57. Issues, so stated, are unsatisfying. They invoke impressions and judgments upon which minds will inevitably differ. There is no ultimate certainty, because each case will depend upon its own facts, specifically an analysis of the language of the contested pleading to decide whether, read as a whole, it constitutes the initiating document of an "action" that is "brought" under the Carriers' Act or not. It was this very imperfection in the arguments for Mr. Paterson (and concern for their implications for cases under the Warsaw Convention and it successors) that led Air Link to press for more precise criteria, such as the Court of Appeal had demanded.

  58. The arguments of Air Link on this point are meritorious. For a time, they persuaded me. Out of respect for those who have accepted them[6], I will set out what seem to me to be the best points favouring this approach. I will then explain why I come to the opposite conclusion.

    ARGUMENTS FOR A STRICT MEANING OF "ACTION .... BROUGHT"

    Pleading of superseded claims is ineffective

  59. A number of arguments support Air Link's defence of the Court of Appeal's conclusion in Air Link No 1. Many of them are derived from Sheller JA's reasons in that Court.

  60. Thus, it is clear beyond argument that the pleader in this case did not intend to plead an action based on the Carriers' Act but only one based on the common law of negligence and contract. In this respect, the statement of claim followed familiar language. Yet by federal law (the validity of which is unchallenged), such common law rights had been abolished. Civil liability of air carriers has been substituted, based on substantially different legal principles. Following the Warsaw Convention, common law notions of fault and obligation have been replaced by strict liability. Moreover, events otherwise giving rise to legal claims are replaced by the need to prove an "accident": Povey v Qantas Airways Ltd (2005) 216 ALR 427 at 453 [111]. The price of the new legal entitlements is a limitation on the amount of damages that may be recovered from an air carrier: Carriers' Act, s 31. A strict time limit is fixed for the bringing of actions, after which the right to damages is "extinguished": Carriers' Act, s 34.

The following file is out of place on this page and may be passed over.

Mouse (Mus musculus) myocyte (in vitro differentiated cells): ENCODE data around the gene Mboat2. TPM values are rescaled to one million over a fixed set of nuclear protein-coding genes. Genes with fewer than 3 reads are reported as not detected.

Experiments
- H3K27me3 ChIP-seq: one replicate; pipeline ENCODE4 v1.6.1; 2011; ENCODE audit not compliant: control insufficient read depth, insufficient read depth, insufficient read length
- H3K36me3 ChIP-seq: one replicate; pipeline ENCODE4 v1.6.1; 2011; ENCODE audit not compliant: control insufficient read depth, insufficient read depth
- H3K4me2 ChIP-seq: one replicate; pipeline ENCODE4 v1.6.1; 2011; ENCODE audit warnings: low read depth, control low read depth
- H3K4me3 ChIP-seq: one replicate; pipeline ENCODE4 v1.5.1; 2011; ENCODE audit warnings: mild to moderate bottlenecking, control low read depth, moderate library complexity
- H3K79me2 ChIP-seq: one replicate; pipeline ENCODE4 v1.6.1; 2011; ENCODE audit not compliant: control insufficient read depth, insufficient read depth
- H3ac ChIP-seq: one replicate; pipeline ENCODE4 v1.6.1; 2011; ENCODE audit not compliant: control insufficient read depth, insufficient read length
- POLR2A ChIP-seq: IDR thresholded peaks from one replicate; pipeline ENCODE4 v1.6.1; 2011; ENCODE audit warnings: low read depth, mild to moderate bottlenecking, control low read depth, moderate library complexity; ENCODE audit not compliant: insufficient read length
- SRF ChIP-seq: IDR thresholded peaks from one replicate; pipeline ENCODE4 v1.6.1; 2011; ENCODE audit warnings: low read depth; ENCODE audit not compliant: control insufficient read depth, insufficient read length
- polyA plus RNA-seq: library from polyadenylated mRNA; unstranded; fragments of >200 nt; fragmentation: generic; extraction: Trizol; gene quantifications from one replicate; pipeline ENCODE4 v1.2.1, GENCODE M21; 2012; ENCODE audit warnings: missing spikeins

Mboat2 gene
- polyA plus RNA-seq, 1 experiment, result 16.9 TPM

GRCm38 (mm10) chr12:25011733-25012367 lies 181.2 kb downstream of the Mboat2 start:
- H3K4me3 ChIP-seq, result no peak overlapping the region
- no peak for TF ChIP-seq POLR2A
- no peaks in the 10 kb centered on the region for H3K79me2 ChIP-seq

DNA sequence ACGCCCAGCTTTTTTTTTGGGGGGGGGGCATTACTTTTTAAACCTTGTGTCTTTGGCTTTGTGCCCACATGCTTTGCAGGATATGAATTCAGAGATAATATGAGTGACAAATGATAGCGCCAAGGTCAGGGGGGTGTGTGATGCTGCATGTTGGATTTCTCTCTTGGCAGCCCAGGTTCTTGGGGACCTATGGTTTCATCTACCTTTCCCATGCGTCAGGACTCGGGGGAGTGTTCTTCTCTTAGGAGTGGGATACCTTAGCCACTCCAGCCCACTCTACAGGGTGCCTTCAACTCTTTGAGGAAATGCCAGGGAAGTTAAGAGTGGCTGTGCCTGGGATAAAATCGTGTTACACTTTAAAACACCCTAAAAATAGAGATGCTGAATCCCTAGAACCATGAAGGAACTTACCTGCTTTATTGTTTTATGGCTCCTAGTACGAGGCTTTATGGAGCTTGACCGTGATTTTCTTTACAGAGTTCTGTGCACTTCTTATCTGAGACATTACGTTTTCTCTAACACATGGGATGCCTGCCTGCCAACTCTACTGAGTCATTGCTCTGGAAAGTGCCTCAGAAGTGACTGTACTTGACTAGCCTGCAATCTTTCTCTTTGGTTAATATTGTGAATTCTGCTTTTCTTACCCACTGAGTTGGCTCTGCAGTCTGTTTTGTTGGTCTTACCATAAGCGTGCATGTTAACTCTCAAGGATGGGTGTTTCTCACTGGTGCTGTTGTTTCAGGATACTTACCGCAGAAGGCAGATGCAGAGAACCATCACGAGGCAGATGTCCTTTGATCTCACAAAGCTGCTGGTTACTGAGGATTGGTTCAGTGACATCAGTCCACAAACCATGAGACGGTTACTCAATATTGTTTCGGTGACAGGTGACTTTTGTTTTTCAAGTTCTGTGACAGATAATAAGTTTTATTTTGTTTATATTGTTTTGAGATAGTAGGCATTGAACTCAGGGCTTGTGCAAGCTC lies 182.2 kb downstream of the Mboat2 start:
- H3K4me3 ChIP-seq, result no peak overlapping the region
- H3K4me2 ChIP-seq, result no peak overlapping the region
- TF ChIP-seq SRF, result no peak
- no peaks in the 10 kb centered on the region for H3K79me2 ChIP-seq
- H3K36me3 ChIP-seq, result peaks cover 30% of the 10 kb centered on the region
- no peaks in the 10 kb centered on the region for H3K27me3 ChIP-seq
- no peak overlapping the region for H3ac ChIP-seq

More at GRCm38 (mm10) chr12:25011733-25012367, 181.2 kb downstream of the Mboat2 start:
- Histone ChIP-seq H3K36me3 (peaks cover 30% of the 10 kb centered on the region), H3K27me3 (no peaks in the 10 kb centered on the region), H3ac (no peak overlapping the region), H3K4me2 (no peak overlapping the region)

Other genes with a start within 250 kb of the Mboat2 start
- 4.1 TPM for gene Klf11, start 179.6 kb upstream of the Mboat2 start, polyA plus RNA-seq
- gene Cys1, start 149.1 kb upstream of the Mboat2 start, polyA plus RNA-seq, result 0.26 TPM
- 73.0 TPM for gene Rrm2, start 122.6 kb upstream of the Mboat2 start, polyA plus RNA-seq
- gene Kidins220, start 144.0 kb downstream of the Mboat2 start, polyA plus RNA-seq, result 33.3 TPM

61. Here, according to Air Link, the "action" brought by Mr. Paterson was not one for the only right now given in such circumstances by Australian law, viz that under Pt IV of the Carriers' Act. It was for a superseded right that no longer exists. It was therefore misconceived, unless it could be retrospectively amended and completely re-expressed.

    A degree of precision in "actions" is implied

  62. Where the Federal Parliament has effectively abolished earlier forms of civil liability of air carriers, Air Link argued that courts should not struggle to reinterpret actions clearly framed in terms of superseded law so as to change their character into something they were not intended to be: actions based on the Carriers' Act.

  63. Given the time limit and serious consequences of default ("extinguishment"), a degree of precision in the "action" that is brought could be imputed to the Parliament (and the Warsaw Convention) by the requirement stated in s 34. That statement should therefore not be robbed of content.

    The recognition of federal jurisdiction

  64. The importance of clarity in the identification of the "action" (and of recognising that it is based on the Carriers' Act and not the common law) is also demonstrated by the consequences that follow. These include a need for an election between commencement of the proceedings in the Federal Court of Australia or a State court (with their differing procedures and rules) and recognition that the action involved the invocation of federal jurisdiction. Too lax a view as to the necessities of specificity in the content of the "action" rewards those who fail to recognise and express the law governing the case.

    Upholding the purposes of accurate pleading